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Three Easy Text-Based Acting Exercises for Musical Theatre Students ⏱ 3 mins

    Help your students bring musical theatre characters to vivid life with these text-based exercises recommended by a top acting coach.

    Louisa Morgan has one message for budding musical theatre performers: don’t forget the story.

    In her work as an acting through song coach, Louisa’s biggest bugbear is performers who get so focused on sound production and tone that another tenet of MT – storytelling – gets lost.

    “Very talented people spend an awful lot of time writing these lyrics. If we just ignore them, what do we have?” she asks. “Yes, it’s music, beautiful music, but where’s the story?”

    Speaking on the Singing Teachers Talk podcast, Louisa says: “We can easily do things as singing teachers to help address is. Performers shouldn’t even be approaching a song without knowing the context. They need to know where it comes from and if it’s right for them as a performer.”

    Here are three text-based acting exercises Louisa uses with her musical theatre students when they’re building a character.


    “The first thing I would ask a student to do is to go through their text and highlight their verbs,” Louisa says.

    “Younger singers often lean towards personal pronouns and adjectives. But that’s not where the action is – they don’t give us the immediacy of what’s happening right now.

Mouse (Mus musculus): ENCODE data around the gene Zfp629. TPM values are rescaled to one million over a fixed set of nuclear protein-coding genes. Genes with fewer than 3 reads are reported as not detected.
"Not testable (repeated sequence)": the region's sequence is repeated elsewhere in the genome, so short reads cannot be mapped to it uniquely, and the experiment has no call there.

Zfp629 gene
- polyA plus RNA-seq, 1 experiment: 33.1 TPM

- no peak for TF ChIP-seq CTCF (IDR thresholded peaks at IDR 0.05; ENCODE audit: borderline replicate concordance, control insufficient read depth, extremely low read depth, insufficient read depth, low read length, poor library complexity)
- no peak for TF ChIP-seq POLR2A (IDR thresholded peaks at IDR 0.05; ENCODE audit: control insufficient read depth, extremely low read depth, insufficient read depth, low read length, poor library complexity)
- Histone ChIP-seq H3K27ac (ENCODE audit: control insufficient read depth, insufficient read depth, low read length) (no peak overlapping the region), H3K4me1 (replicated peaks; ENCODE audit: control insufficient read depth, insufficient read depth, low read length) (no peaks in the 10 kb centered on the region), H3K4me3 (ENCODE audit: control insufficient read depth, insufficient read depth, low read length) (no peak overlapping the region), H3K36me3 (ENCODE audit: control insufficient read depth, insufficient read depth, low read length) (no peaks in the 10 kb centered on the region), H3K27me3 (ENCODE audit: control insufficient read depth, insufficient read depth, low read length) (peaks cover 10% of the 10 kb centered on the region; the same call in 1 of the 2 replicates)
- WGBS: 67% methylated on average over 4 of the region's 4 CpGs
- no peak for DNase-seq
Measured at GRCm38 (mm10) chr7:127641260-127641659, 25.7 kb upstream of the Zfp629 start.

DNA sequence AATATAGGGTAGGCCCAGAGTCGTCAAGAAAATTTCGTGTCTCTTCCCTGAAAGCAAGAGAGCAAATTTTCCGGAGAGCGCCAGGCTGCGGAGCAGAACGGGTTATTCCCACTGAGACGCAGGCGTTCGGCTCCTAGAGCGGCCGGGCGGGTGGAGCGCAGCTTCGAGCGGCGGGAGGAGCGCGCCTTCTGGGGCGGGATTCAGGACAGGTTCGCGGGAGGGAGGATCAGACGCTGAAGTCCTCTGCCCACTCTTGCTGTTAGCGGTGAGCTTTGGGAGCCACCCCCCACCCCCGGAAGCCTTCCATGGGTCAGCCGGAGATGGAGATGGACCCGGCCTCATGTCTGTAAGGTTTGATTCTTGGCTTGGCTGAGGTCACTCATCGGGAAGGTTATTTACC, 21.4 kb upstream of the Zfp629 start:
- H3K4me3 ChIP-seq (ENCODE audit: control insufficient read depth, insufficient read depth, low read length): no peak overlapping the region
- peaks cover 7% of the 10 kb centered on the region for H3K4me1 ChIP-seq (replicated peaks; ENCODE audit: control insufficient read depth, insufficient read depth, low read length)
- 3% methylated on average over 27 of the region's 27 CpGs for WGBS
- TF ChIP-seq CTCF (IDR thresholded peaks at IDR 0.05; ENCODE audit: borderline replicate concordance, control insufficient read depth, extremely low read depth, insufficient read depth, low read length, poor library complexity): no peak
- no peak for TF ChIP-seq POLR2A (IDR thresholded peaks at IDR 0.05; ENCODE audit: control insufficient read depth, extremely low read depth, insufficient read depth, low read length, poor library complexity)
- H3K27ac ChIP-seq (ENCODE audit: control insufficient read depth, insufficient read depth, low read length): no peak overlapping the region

“For students going for auditions, that sense of immediacy is vital because otherwise, it doesn’t feel present; it doesn’t feel like they’re in the room with you.

    “And I don’t mean just make the verbs louder; it’s about intensity, not volume.”


    “A lot of the tools that I encourage students to use are ones I learned as an actor for radio. I ask them to do basic things like put a second question mark after a real question and cross the question marks out if it’s rhetorical.

    “If a character has these enormous, long phrases where they don’t stop – you know comma, comma, comma, semicolon, and never a full stop – we know their brain is going faster and faster. There’s so much information there for us, just in the punctuation.”


    This is a practice employed by the likes of Broadway vocal coach David Sabella where the music is put to one side at the start of the process and the student focuses on the lyrics.

    “I’m a massive advocate for monologuing,” Louisa says. “Often, a student will bring a song to you that they’ve already partly learned because they’ve listened to it and love it.

    “Removing that, and getting them to focus on the text, is an easy way to stop them from imitating the person they’re listening to. That way, they’ve learned how to deliver it in their speaking voice in the way that is natural to them.”

    Learn more acting tips for musical theatre students.

    Listen to the full interview on the Singing Teachers Talk podcast where Louisa also discusses:

    • How techniques like method acting can be detrimental to a performer’s vocal performance.
    • The challenges MT theatre students face in their efforts to become a triple threat.
    • How she juggles her teaching demands with academic studies.